HAITI: Displaced Women Face Double Jeopardy

  • by Marguerite A. Suozzi (united nations)
  • Inter Press Service

Ninaj Raul, director of Haitian Women for Haitian Refugees (HWHR), an NGO based in Brooklyn, New York, is currently in Leogane, Haiti providing medical and nutritional aid for victims of the Jan. 12 earthquake at a grassroots level and trying to fill in the gaps larger organisations have failed to reach.

'It's one of those situations no one could have been ready for,' Raul told IPS in a telephone interview. 'Right now I'm at this orphanage, and it's completely destroyed.'

'I have this girl sitting on my lap that had both of her legs amputated, and it's people like her that really give you strength,' Raul told IPS.

She is working in collaboration with members of El Movimiento de Mujeres Dominico-Haitiana and el Movimiento Socio Cultural Para los Trabajadores Haitianos. The three groups have gone to camps and orphanages in Jacmel, Leogane, Petit Goave, Grand Goave and Martissant.

Vaccinating women to protect them from infectious diseases is a priority, as is feeding women who are now unable to provide for themselves and their families. Raul told IPS that members of HWHR brought over-the-counter medicines and nutritional bars from the United States in overweight suitcases.

But beyond addressing the most urgent needs, these organisations are also hoping to aid some women's return to self-sufficiency over the longer term.

'In Leogane, there was a group of women who know how to make bricks,' Miriam Neptune, a filmmaker and a volunteer at HWHR, told IPS.

'They said okay, if we're stuck here, and this is where we're living right now, maybe we can find a way to get some support to start a brick-making operation, a collective,' she said.

It is well-known that in humanitarian crises, women become more vulnerable to gender-based violence and abuse as the maintenance of law and order is challenged, and infrastructure ceases to function.

In a video shot by Neptune, Raul described an incident at a camp in Martissant, a slum in Port-au-Prince, where a woman had been gang-raped by men in the camp.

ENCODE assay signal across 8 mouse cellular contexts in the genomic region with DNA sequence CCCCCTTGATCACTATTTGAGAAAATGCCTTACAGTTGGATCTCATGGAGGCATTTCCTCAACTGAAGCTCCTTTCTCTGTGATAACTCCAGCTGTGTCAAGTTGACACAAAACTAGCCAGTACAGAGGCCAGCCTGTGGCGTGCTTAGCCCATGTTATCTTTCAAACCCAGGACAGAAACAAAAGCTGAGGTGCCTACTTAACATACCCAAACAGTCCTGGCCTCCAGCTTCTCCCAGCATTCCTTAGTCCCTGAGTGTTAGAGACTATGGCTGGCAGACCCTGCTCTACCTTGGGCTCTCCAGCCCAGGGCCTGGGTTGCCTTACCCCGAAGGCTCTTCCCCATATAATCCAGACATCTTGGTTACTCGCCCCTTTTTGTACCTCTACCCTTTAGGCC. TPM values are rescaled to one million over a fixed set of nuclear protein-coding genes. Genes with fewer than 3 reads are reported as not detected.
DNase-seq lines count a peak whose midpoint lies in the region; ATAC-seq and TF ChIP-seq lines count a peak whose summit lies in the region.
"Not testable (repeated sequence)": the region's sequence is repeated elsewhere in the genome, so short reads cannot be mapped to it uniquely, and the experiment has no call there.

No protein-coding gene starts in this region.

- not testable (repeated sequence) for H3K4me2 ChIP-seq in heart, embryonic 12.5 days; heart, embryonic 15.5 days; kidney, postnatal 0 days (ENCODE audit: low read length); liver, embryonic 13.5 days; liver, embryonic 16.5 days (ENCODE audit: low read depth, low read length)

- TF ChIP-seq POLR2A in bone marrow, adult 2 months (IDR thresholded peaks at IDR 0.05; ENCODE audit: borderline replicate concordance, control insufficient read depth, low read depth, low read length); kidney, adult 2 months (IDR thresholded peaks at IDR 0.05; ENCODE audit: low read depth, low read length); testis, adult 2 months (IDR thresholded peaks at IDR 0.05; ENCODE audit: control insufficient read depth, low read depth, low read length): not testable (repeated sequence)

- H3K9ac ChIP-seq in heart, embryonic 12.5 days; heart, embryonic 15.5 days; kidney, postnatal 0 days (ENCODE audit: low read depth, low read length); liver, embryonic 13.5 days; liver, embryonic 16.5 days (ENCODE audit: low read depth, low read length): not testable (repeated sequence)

'There is a lack of security, particularly for the women,' said Raul, 'Women are really vulnerable.'

'An increase in violence against women is often one of the devastating consequences of crises, whether brought on by natural disasters or wartime,' Dr. Henia Dakkak, a technical advisor in the Humanitarian Response Branch at the United Nations Population Fund (UNFPA), told IPS.

'When large numbers of people are displaced, separated from their families and communities, when civil society is virtually nonexistent with police, legal, health, education and social services severely weakened and stress and tension and poverty among populations high, women and girls are especially vulnerable to abuse and exploitation,' she said.

'In Haiti, where women and girls already faced high rates of violence, this is a serious concern that UNFPA and other agencies are addressing,' Dakkak said.

The World Food Programme (WFP) has set up 16 food distribution sites throughout Port-au-Prince, and has gone as far as to set up food distributions exclusively for women in hopes of preventing violence against women in mixed-sex lines, and precluding stronger men from repeatedly pushing their way to the front of distribution lines.

Health emergencies are also exacerbated by the absence of medical care and supplies in times of crisis.

Dakkak told IPS that the UNFPA is particularly concerned about pregnant women in Haiti in the wake of the natural disaster. As a precaution, the UNFPA is distributing thousands of medical kits to expectant mothers who may not be able to reach medical facilities when they go into labour.

'It is estimated that there are 63,000 pregnant women in the affected area, with 7,000 due to deliver in the next month. Before the quake, Haiti was the most dangerous place to be a pregnant woman in the Western Hemisphere, with the lifetime risk of dying in childbirth one in 47,' Dakkak told IPS.

Experts at the United Nations Committee on the Elimination of Discrimination against Women (CEDAW) acknowledged on Monday that the needs of women must be met in the wake of the humanitarian crisis, in order to ensure their active and effective participation in the reconstruction of their country.

'Whilst the strength and resilience of women are in high demand following such emergencies, they cannot adequately fulfill these roles if their basic needs are unmet and if decision-makers ignore them,' said Naéla Mohamed Gabr, the head of CEDAW, and a women's rights expert.

'The needs and capabilities of women must be taken into consideration in all sectors and clusters of the emergency response, as the role of women in early recovery is critical to effective implementation and long term sustainability,' she said.

© Inter Press Service (2010) — All Rights ReservedOriginal source: Inter Press Service